My wife and I wanted to save money as we were preparing to get married a few weeks ago, so we had my sister take our engagement photos with my Canon EOS 7D. She's not exactly a professional photographer, so I chose all the locations, framed the shots, and chose all of the camera settings. All she had to do was point and click. They turned out really well, so I did some massaging in Photoshop and sent one to Walgreen's to have it printed.
We got a call from the photo lab saying that we needed a copyright release form from the photographer before they would give us the photos. We explained my sister took the photos with my camera and that I personally did all of the editing. He explained that since the photos looked professional, he had to assume that they were and insisted on a copyright release form, even though they were taken by my sister with my camera. Since I was over 1,000 miles away from my sister and I was in no mood to argue with this man, I kindly explained to him that we'd take our photo to Costco to have it printed there instead. We got the photo from Costco the next day, no questions asked.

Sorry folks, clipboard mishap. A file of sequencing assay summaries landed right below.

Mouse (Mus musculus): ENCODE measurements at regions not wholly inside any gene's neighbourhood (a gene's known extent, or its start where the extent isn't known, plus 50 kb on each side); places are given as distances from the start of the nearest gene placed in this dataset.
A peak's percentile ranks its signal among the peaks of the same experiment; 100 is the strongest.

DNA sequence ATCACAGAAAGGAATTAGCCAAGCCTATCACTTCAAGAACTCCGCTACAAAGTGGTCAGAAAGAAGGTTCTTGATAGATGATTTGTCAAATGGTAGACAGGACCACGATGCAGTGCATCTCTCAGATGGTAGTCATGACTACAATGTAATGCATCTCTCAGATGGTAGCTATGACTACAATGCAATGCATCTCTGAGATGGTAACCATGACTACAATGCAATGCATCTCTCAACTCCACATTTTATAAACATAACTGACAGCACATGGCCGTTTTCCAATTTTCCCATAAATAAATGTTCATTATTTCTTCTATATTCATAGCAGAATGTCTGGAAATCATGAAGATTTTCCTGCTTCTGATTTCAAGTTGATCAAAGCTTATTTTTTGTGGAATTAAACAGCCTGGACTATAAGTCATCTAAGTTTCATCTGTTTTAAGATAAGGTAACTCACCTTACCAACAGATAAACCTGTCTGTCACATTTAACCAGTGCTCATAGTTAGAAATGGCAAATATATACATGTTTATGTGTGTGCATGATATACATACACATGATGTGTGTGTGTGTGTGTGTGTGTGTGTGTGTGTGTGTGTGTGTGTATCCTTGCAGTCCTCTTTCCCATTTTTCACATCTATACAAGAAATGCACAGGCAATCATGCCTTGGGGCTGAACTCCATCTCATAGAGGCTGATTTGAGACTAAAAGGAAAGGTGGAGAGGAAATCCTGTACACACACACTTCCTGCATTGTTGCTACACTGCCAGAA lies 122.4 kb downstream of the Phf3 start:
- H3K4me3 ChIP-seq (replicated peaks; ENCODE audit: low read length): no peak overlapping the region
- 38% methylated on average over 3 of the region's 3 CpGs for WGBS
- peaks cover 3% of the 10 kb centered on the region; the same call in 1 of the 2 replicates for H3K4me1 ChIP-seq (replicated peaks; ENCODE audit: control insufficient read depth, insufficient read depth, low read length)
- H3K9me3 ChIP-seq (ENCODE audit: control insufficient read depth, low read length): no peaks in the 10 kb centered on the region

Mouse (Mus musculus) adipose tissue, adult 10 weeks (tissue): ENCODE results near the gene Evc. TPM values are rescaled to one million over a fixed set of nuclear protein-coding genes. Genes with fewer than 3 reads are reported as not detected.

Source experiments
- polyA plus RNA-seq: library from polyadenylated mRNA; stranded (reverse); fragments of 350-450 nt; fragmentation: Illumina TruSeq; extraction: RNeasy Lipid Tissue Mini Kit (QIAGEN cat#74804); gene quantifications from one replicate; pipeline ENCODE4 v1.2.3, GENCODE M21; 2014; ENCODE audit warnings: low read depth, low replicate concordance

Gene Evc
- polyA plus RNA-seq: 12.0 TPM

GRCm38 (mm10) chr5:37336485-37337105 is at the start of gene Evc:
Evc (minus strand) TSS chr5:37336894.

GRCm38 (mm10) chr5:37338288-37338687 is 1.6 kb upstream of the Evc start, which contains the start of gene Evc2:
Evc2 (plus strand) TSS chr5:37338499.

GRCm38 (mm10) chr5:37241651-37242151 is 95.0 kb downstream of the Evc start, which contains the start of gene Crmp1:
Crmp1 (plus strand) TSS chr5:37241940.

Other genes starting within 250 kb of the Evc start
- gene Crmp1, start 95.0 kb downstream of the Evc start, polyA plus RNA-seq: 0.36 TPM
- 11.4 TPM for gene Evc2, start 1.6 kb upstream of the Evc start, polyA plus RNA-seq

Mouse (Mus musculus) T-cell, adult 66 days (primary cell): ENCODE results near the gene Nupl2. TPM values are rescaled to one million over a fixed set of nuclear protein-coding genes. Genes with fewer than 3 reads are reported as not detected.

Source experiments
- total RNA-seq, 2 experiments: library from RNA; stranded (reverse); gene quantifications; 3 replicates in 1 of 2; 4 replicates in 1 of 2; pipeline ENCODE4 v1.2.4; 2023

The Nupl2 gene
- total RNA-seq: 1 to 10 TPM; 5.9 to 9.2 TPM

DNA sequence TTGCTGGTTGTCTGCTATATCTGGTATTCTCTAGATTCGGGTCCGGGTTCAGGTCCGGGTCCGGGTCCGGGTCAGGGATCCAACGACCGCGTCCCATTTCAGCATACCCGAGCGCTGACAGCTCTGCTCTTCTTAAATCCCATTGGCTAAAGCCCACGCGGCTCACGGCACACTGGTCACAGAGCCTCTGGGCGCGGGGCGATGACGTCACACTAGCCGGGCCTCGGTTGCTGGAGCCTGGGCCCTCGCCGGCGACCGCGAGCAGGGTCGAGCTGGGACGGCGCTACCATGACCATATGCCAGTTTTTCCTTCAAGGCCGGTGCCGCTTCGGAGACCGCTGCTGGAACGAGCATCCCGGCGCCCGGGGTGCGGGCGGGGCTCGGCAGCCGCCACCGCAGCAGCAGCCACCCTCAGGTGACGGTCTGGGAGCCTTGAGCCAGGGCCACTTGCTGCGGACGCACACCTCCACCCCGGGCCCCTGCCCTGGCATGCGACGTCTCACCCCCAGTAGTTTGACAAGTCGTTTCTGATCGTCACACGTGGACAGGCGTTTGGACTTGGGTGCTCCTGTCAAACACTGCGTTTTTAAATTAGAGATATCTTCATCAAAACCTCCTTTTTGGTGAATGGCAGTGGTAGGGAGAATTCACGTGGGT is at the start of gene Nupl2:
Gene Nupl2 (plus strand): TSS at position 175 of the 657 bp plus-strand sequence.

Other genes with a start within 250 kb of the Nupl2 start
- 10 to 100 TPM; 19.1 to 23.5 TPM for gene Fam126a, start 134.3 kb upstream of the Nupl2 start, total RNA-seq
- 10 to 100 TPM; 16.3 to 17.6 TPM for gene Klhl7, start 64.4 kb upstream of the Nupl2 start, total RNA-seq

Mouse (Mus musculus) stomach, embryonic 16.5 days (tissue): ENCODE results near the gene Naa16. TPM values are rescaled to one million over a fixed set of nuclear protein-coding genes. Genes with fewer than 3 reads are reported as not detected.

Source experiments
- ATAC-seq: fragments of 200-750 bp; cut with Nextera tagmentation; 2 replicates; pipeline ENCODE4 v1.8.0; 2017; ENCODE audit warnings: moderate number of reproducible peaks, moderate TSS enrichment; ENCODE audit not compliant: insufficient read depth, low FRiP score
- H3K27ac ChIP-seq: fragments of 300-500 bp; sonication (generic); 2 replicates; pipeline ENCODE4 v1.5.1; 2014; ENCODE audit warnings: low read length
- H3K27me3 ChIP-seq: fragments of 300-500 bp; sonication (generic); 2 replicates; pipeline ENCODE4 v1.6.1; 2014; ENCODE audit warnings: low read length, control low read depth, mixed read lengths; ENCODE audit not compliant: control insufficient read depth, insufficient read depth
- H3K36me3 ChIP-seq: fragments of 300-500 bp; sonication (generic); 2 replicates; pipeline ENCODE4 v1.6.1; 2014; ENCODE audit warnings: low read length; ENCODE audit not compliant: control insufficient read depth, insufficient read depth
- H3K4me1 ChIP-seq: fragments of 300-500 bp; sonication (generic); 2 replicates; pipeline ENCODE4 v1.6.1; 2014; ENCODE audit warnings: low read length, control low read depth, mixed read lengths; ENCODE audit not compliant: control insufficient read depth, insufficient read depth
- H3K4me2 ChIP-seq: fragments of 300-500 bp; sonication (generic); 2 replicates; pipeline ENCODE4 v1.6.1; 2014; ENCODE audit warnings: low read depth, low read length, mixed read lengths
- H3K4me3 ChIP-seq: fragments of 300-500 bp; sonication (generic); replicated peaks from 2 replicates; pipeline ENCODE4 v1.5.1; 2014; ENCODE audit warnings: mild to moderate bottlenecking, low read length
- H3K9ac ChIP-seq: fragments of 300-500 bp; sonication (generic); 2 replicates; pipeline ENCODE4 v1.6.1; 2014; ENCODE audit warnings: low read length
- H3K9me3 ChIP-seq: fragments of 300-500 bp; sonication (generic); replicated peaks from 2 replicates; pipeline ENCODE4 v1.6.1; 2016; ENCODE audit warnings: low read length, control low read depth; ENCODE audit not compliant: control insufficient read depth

I'm not saying that the man at Walgreen's was wrong or that Costco doesn't follow the rules. I'd just like to know the U.S. laws for copyrights on photographs for future reference.
When does a photographer obtain a copyright for their photo?
How does a photographer write a copyright release form?
Who does the photo belong to once a copyright release form has been given to a client?
What does the release form allow a client to do with the photo?
I'd like to know just in case I take any 'professional-looking' photos in the future (which would be flattering, really).